Genome Centre: Genome Alberta and Ontario Genomics
Total Project Funding: $1.9 million

Wildlife genome information is extremely valuable for environmental decision making, yet much remains unused for this purpose. This project draws together partners with expertise across disciplines, cultures and organizations, building upon team strengths in Arctic observation and monitoring, biology, conservation, cyber-cartography, data management, genomics, geography, Indigenous Knowledge, the legal and policy sciences, and resource management. Together the team will co-develop a suite of genomics knowledge-mobilization tools that will support environmental decision making. The focus is on supporting end-users with responsibilities for or interests in the areas of biodiversity monitoring, conservation, and the co-management of wildlife that are key to the social, cultural, physical and economic well-being of northern Indigenous Peoples.

The team will develop decision support tools building on an assessment of genomics data availability (can it be located, is it obtainable?) and accessibility (is it useable by non-experts and for decision making and policy development?), and we will consider the potential and the practical, economic, legal and ethical issues of mobilizing genomics for decision making – including those pertaining to Indigenous perspectives and rights, and national and international frameworks and commitments that may influence policy at different levels of government. Project activities and outcomes will support conservation, natural resource management, and the sustainability of Arctic wildlife. Outcomes will also support Canada’s efforts to protect Arctic species and ensure food security for Arctic People. The project can serve as a model for mobilizing genomics in different regions of Canada and in other nations.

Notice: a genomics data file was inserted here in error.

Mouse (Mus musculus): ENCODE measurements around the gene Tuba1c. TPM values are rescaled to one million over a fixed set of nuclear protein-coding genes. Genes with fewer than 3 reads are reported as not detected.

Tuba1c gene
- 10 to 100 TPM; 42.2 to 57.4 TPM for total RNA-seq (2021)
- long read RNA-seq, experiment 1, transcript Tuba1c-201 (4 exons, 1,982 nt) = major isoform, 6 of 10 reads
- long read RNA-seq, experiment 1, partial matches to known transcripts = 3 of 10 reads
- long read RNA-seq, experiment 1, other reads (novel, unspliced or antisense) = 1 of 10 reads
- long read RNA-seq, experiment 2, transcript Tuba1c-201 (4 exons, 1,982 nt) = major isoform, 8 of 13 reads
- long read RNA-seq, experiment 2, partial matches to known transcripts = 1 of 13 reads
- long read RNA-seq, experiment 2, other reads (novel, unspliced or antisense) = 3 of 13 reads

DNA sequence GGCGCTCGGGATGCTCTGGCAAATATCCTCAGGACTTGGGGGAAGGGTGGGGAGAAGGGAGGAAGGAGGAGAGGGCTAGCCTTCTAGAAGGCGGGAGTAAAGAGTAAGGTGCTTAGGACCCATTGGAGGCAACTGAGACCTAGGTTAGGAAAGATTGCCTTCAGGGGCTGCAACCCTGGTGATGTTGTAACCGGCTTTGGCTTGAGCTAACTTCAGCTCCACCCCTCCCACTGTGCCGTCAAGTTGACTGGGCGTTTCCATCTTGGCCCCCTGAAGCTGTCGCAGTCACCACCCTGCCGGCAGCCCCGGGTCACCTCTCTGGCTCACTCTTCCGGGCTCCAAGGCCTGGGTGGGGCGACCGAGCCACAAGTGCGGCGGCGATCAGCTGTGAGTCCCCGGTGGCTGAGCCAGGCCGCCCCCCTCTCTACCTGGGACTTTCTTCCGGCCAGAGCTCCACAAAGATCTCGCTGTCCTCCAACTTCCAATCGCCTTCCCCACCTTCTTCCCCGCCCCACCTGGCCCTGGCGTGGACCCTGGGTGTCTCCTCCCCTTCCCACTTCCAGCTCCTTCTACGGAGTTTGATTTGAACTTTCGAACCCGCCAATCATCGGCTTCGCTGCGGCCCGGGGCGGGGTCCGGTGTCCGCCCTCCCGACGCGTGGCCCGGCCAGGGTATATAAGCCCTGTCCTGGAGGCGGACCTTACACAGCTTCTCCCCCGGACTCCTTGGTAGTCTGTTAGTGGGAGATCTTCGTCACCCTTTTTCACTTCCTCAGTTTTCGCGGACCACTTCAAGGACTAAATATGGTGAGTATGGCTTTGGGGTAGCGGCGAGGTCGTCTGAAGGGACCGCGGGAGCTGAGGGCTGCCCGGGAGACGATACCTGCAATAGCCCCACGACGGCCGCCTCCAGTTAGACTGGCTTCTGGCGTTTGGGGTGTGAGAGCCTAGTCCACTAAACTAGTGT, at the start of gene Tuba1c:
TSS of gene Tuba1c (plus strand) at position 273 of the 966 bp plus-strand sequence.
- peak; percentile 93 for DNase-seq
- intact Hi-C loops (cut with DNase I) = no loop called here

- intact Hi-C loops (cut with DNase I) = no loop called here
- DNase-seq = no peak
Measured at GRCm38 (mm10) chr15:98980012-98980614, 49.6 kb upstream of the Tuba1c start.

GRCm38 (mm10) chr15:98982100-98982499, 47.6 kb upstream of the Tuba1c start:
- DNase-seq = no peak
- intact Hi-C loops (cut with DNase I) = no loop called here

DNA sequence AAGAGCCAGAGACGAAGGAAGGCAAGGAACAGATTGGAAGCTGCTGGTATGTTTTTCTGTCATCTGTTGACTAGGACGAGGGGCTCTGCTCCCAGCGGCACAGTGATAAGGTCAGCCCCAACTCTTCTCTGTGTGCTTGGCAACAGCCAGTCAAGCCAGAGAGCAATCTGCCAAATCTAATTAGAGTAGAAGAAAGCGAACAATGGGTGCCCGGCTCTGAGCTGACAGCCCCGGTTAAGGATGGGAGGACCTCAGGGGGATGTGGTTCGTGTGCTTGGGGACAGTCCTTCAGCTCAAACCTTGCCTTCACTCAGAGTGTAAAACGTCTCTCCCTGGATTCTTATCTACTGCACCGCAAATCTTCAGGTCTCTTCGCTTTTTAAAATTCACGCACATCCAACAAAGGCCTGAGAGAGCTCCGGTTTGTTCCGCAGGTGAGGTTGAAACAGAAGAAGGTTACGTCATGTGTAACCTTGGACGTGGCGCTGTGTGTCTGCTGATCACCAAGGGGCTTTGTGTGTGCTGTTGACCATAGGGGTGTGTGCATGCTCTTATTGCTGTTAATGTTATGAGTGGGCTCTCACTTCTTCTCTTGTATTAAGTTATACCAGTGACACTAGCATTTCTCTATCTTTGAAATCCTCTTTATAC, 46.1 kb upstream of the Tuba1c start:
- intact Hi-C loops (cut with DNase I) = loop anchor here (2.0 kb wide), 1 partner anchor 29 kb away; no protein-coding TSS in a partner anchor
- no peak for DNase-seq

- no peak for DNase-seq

Barriers and Opportunities for Commercialization of Gene-Edited Beef and Dairy Products

Project Leaders: Michael von Massow (University of Guelph) and Dan Weary (University of British Columbia)
Genome Centre: Ontario Genomics and Genome British Columbia
Total Project Funding: $1.4 million

For years, our understanding of genetics has been used to improve agricultural practices and food production. Conventional plant and livestock breeding have shaped many of the food products we enjoy today. More recent advances in biotechnology are allowing us to address agricultural issues that were inconceivable with standard genetic technologies. One such advancement is the development of gene-editing technologies that may be used to improve the welfare of farm animals, potentially benefiting farmers and broader. However, people have also expressed concern about the use of biotechnology in food production. This concern — as well as supply chain constraints — can lead to resistance to adopting these technologies by producers, processors, retailers, food service, and other supply chain stakeholders.

The introduction of genetically modified foods was largely met with mistrust and skepticism. We must therefore ask: What factors affect societal acceptance of these technologies? The primary aim of this research project is to answer this question, focusing on potentially animal welfare enhancing gene-edited technologies as applied to dairy and beef cattle. Although our project will focus on these specific technologies, the larger objective is to better understand how novel gene-edited food technologies are likely to be perceived.

The proposed research will focus on understanding of perception, trust and adoption among all interested groups from farmers to consumers. The potential benefits of this project are as diverse as the stakeholders involved. A better understanding of perceptions towards gene-editing technologies may allow for improved communication efforts, and potentially result in enhanced trust in the food system.

Moreover, Canadian food businesses will be able to more confidently predict which gene-editing technologies are likely find societal acceptance.